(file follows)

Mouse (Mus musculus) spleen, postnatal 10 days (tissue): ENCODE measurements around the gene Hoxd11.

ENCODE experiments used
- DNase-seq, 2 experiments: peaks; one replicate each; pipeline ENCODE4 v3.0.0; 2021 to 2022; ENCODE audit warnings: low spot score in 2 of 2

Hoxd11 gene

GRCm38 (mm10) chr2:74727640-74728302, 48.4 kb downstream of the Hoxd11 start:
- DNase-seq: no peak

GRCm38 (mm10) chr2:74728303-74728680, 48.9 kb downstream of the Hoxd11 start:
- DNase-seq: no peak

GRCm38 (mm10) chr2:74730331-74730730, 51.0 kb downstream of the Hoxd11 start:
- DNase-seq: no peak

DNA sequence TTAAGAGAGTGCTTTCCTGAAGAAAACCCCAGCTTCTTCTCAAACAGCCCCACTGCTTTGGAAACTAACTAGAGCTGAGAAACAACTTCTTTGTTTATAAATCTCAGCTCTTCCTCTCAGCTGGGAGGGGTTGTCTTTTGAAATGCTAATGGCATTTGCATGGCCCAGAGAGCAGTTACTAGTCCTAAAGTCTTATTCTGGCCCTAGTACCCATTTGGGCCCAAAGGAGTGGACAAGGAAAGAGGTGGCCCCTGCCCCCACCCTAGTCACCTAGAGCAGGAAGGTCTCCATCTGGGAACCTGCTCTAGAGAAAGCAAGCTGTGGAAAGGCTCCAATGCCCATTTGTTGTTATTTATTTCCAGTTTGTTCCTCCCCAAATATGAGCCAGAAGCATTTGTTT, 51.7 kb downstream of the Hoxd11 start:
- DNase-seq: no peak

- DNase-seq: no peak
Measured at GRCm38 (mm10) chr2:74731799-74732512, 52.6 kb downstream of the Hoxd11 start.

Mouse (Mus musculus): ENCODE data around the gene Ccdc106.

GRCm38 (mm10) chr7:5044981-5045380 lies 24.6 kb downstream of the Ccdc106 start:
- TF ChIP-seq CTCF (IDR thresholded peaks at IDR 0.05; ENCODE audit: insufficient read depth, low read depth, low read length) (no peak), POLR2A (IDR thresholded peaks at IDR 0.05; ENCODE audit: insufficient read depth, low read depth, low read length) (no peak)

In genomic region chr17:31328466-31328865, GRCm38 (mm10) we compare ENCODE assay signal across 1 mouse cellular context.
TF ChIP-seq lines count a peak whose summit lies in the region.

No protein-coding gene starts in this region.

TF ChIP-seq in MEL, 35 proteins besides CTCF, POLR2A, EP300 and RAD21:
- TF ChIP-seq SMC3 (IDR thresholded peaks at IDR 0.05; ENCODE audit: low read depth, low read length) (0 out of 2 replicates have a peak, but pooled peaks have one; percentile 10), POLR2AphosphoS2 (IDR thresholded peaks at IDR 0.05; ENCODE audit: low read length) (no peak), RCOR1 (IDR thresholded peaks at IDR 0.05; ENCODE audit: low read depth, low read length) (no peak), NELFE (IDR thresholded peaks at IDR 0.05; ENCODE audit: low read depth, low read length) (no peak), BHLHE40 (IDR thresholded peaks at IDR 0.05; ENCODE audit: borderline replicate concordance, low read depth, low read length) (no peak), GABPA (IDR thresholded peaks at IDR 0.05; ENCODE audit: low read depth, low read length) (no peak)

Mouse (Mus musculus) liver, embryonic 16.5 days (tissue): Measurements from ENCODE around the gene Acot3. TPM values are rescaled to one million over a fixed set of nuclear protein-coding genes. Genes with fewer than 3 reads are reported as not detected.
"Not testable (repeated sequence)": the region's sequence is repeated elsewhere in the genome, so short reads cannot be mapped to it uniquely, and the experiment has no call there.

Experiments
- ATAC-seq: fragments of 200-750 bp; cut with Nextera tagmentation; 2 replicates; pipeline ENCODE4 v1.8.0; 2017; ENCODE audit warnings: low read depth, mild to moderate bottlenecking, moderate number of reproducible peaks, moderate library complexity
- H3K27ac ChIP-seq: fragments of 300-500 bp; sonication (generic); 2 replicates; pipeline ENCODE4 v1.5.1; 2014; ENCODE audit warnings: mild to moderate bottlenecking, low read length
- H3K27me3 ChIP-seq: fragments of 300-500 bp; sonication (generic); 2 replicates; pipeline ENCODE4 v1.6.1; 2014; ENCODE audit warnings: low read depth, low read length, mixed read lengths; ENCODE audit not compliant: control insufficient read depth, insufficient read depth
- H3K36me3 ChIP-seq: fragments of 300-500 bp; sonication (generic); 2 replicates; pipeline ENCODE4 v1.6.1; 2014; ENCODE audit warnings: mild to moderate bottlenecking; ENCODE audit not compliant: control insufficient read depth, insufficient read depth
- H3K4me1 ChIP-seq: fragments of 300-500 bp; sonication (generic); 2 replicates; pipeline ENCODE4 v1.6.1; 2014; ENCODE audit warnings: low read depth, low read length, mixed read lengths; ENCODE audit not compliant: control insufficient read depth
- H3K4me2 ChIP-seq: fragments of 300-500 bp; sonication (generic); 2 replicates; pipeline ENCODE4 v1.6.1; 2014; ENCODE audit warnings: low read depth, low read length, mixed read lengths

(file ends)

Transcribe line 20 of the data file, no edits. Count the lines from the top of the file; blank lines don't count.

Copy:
No protein-coding gene starts in this region.